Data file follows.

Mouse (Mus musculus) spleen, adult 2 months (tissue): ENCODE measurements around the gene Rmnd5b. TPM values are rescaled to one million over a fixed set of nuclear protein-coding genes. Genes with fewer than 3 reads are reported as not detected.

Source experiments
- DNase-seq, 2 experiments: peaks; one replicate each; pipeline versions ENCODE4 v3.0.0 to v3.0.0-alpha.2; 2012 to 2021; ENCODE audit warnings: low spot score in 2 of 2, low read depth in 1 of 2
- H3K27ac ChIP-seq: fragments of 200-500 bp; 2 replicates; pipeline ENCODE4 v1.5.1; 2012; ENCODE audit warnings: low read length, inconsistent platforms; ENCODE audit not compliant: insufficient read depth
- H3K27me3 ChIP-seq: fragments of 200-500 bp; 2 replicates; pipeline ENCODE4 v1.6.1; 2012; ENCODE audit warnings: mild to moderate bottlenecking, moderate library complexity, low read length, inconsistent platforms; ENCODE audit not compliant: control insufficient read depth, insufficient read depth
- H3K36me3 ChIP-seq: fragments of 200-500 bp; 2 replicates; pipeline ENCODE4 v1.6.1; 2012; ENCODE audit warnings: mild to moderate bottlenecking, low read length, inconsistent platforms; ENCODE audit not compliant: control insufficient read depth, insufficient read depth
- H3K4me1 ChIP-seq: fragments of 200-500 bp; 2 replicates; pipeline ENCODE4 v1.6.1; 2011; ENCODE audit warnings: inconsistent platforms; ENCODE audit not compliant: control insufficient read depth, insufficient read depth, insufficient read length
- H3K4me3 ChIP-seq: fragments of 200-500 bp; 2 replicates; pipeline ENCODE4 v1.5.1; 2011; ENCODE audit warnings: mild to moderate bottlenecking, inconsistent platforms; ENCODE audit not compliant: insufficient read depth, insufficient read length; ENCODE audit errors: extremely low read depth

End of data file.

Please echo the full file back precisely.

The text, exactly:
Mouse (Mus musculus) spleen, adult 2 months (tissue): ENCODE measurements around the gene Rmnd5b. TPM values are rescaled to one million over a fixed set of nuclear protein-coding genes. Genes with fewer than 3 reads are reported as not detected.

Source experiments
- DNase-seq, 2 experiments: peaks; one replicate each; pipeline versions ENCODE4 v3.0.0 to v3.0.0-alpha.2; 2012 to 2021; ENCODE audit warnings: low spot score in 2 of 2, low read depth in 1 of 2
- H3K27ac ChIP-seq: fragments of 200-500 bp; 2 replicates; pipeline ENCODE4 v1.5.1; 2012; ENCODE audit warnings: low read length, inconsistent platforms; ENCODE audit not compliant: insufficient read depth
- H3K27me3 ChIP-seq: fragments of 200-500 bp; 2 replicates; pipeline ENCODE4 v1.6.1; 2012; ENCODE audit warnings: mild to moderate bottlenecking, moderate library complexity, low read length, inconsistent platforms; ENCODE audit not compliant: control insufficient read depth, insufficient read depth
- H3K36me3 ChIP-seq: fragments of 200-500 bp; 2 replicates; pipeline ENCODE4 v1.6.1; 2012; ENCODE audit warnings: mild to moderate bottlenecking, low read length, inconsistent platforms; ENCODE audit not compliant: control insufficient read depth, insufficient read depth
- H3K4me1 ChIP-seq: fragments of 200-500 bp; 2 replicates; pipeline ENCODE4 v1.6.1; 2011; ENCODE audit warnings: inconsistent platforms; ENCODE audit not compliant: control insufficient read depth, insufficient read depth, insufficient read length
- H3K4me3 ChIP-seq: fragments of 200-500 bp; 2 replicates; pipeline ENCODE4 v1.5.1; 2011; ENCODE audit warnings: mild to moderate bottlenecking, inconsistent platforms; ENCODE audit not compliant: insufficient read depth, insufficient read length; ENCODE audit errors: extremely low read depth